Well, I finally gave my GMAT today. My scores were as follows:Quantitative: 49 (86th percentile)Verbal: 40 (89th percentile)AWA: 6.0 (91st percentile)Overall: 720 (94th percentile)My thoughts on the score:
Mixed feelings, but more happy than anything else. Why ‘mixed’? Because I feel that my Quantitative score could have been higher, and that I am capable of achieving more, but then again - it’s a whole series of ’ifs’ and ’buts’, so no point in dwelling on that. At the end of the day, I’m reasonably satisfied.How I prepared and what books I used:General: OG 12
, OG Verbal
Review, OG Quantitative ReviewQuantitative:
I’m fortunate to have been fairly strong in Mathematics since my school days; as a result of this, I never had an issue with the concepts to be learned here. It was more an issue of working out every question within 2 minutes and learning the ‘tricks & techniques’ to do so. No real book used here as such. However, in hindsight, I will admit that a Manhattan GMAT
Guide for Number Theory might have assisted me a bit here. Verbal (General):
Reading has been one of my favorite pastimes since I was a child, and this proved to be extremely helpful in my preparation. The funny thing is that English is not my native language, but I speak and write it the best of the few languages I do know - including my native language as well! This has much to do with where I grew up, though.Sentence Correction:
My SC abilities were about 70% of what they could be, but thanks to my purchase and use of the Manhattan GMAT Sentence Correction
Guide, they were pushed up to about 85%-90%. The guide was extremely helpful in pointing out many of the finer aspects of what might be tested on the GMAT - it did in fact alert me of several errors that are almost part and parcel of speech today; things such as these definitely helped fine-tune my abilities in this section.Reading Comprehension:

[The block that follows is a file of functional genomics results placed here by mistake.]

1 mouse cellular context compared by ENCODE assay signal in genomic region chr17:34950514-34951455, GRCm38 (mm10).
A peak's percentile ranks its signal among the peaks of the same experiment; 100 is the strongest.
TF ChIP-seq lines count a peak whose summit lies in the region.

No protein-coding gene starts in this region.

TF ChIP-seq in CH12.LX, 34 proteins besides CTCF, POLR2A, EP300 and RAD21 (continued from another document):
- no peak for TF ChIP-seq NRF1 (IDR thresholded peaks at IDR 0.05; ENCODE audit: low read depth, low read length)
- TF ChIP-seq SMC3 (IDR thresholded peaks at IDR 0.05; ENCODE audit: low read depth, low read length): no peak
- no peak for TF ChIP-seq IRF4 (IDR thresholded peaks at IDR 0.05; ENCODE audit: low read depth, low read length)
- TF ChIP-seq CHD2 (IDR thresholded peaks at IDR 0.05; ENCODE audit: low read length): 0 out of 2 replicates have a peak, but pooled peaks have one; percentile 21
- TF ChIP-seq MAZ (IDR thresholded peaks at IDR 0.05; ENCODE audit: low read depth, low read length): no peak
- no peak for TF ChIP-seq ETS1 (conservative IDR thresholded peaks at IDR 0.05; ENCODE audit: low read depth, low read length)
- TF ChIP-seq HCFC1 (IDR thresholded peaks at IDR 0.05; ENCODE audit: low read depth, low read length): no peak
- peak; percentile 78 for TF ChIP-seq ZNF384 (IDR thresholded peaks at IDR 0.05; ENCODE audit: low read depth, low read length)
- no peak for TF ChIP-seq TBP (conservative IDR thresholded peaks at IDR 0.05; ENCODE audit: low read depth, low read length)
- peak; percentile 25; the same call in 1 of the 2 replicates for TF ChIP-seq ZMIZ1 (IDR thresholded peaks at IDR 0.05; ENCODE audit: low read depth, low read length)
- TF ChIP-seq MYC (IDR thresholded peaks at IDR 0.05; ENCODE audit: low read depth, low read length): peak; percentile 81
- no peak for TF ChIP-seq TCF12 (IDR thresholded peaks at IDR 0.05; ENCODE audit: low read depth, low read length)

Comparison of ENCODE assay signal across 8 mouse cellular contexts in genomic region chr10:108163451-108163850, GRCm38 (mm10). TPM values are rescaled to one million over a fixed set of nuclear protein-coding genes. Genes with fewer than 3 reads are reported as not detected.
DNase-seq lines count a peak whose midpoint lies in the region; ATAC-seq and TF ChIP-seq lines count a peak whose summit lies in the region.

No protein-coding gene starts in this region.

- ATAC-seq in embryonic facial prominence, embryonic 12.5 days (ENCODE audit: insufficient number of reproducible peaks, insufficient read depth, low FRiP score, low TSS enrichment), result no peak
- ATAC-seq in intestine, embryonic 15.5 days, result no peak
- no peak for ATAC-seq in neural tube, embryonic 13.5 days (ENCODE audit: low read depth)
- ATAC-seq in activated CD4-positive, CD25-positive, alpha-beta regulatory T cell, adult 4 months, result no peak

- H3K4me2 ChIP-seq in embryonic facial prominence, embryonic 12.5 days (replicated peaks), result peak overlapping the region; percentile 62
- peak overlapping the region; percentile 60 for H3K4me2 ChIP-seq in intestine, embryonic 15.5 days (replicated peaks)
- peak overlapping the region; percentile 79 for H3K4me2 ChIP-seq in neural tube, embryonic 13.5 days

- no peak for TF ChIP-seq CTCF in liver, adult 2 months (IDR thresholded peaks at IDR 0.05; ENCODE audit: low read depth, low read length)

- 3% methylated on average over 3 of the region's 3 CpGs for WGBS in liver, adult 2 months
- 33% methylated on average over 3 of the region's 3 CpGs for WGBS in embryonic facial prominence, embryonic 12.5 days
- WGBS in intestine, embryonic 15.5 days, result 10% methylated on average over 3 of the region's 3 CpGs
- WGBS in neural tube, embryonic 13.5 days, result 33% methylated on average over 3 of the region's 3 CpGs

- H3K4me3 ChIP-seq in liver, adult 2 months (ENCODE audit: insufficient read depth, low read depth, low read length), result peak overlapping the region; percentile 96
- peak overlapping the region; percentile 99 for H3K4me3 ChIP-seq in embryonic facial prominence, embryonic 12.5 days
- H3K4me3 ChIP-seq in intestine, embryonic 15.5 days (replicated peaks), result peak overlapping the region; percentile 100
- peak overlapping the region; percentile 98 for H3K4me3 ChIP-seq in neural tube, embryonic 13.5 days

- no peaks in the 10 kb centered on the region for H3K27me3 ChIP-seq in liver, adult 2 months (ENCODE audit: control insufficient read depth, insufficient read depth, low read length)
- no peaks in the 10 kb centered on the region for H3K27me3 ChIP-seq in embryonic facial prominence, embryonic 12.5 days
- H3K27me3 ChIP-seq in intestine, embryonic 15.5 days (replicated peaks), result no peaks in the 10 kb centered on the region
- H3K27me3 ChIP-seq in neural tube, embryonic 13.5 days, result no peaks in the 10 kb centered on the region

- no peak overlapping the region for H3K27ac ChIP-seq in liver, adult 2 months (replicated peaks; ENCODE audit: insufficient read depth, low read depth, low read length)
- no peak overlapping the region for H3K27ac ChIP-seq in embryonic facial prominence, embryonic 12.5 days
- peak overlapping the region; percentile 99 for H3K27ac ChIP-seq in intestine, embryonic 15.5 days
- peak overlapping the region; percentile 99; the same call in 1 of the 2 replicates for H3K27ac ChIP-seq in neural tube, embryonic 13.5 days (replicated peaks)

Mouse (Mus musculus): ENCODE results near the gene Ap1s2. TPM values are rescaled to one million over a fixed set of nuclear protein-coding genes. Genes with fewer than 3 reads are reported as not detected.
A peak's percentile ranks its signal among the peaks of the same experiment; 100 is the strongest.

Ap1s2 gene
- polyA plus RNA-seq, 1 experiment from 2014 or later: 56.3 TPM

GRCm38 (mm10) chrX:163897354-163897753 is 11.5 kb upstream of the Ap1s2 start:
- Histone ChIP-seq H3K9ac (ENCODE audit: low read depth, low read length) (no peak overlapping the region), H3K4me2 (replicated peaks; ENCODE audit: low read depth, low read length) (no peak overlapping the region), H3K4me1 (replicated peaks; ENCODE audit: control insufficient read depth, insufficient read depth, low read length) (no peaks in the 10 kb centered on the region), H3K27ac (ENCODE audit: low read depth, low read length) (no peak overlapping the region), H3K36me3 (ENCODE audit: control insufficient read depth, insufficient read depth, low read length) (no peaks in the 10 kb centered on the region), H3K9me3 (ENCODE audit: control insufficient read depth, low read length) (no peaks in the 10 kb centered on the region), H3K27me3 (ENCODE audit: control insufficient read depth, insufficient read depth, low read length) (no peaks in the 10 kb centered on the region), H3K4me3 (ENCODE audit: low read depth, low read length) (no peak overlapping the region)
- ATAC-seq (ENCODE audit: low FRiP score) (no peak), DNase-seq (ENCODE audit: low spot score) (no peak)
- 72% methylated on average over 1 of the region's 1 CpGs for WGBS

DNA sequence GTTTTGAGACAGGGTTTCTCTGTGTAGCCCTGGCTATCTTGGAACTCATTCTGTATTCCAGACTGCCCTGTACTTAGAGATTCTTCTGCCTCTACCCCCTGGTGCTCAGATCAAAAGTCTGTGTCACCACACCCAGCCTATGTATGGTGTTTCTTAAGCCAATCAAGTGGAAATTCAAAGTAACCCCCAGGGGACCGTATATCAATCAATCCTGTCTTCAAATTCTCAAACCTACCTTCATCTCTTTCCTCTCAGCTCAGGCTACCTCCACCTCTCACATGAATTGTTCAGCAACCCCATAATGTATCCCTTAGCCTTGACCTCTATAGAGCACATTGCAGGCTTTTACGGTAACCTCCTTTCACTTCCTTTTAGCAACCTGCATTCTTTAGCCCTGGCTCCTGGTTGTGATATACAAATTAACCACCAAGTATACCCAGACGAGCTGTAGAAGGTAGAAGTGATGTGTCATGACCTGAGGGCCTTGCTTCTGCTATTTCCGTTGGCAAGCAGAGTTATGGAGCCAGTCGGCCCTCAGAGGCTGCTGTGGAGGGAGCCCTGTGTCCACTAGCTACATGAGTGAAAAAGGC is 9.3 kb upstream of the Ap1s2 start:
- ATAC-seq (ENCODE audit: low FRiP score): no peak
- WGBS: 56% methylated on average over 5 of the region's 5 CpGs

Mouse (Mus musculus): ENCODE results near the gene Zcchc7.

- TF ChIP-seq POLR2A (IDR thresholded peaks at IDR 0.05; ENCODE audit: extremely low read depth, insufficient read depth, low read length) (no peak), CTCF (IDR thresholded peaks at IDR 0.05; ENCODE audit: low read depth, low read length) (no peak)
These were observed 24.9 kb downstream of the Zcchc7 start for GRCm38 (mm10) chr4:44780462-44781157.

As I mentioned above, my natural inclination towards reading was of great assistance and more so here than anywhere else. That said, I must admit - the GMAT has the annoying knack of finding some incredibly boring passages for you to read. For these, I did initially struggle to maintain concentration while reading them and actually got several answers wrong during the initial phases of my preparation. However, towards the latter stage I decided to (sort of) paraphrase every thing that I read from an RC passage and write it all down in short while I was doing so (reading) - even during tests. While I never referred to these notes when I was actually answering the questions, they definitely helped me concentrate better on the passages and I noticed I was getting far more questions right after adopting this technique. Critical Reasoning:
This was my weakest area at the start, and, relative to everything else, still is. But I can confidently say I improved substantially here as well; and a lot of credit for this goes to the PowerScore Critical Reasoning Bible